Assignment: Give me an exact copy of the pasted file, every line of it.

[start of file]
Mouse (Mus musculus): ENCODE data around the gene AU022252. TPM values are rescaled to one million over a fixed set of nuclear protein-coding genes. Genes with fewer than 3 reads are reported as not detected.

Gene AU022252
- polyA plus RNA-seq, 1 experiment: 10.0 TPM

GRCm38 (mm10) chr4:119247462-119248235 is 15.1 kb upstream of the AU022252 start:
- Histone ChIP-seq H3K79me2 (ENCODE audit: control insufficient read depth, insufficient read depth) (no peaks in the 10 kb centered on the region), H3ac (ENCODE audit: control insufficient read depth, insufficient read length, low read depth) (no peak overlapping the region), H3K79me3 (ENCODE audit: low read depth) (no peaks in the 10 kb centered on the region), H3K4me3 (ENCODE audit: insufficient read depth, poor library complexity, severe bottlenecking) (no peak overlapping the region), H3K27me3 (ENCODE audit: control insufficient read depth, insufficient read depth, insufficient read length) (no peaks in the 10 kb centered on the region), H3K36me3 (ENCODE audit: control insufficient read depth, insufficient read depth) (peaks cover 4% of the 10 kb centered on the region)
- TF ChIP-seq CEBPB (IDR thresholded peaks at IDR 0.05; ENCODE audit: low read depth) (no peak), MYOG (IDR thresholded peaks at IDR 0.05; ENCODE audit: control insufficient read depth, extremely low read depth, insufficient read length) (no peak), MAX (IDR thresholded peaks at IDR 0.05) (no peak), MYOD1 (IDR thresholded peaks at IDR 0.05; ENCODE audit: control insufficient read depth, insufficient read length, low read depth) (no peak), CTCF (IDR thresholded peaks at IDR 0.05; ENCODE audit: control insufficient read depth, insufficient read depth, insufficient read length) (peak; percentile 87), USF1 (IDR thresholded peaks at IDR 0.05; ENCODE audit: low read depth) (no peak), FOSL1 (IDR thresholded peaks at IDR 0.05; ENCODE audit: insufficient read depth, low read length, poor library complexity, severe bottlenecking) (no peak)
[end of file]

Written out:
Mouse (Mus musculus): ENCODE data around the gene AU022252. TPM values are rescaled to one million over a fixed set of nuclear protein-coding genes. Genes with fewer than 3 reads are reported as not detected.

Gene AU022252
- polyA plus RNA-seq, 1 experiment: 10.0 TPM

GRCm38 (mm10) chr4:119247462-119248235 is 15.1 kb upstream of the AU022252 start:
- Histone ChIP-seq H3K79me2 (ENCODE audit: control insufficient read depth, insufficient read depth) (no peaks in the 10 kb centered on the region), H3ac (ENCODE audit: control insufficient read depth, insufficient read length, low read depth) (no peak overlapping the region), H3K79me3 (ENCODE audit: low read depth) (no peaks in the 10 kb centered on the region), H3K4me3 (ENCODE audit: insufficient read depth, poor library complexity, severe bottlenecking) (no peak overlapping the region), H3K27me3 (ENCODE audit: control insufficient read depth, insufficient read depth, insufficient read length) (no peaks in the 10 kb centered on the region), H3K36me3 (ENCODE audit: control insufficient read depth, insufficient read depth) (peaks cover 4% of the 10 kb centered on the region)
- TF ChIP-seq CEBPB (IDR thresholded peaks at IDR 0.05; ENCODE audit: low read depth) (no peak), MYOG (IDR thresholded peaks at IDR 0.05; ENCODE audit: control insufficient read depth, extremely low read depth, insufficient read length) (no peak), MAX (IDR thresholded peaks at IDR 0.05) (no peak), MYOD1 (IDR thresholded peaks at IDR 0.05; ENCODE audit: control insufficient read depth, insufficient read length, low read depth) (no peak), CTCF (IDR thresholded peaks at IDR 0.05; ENCODE audit: control insufficient read depth, insufficient read depth, insufficient read length) (peak; percentile 87), USF1 (IDR thresholded peaks at IDR 0.05; ENCODE audit: low read depth) (no peak), FOSL1 (IDR thresholded peaks at IDR 0.05; ENCODE audit: insufficient read depth, low read length, poor library complexity, severe bottlenecking) (no peak)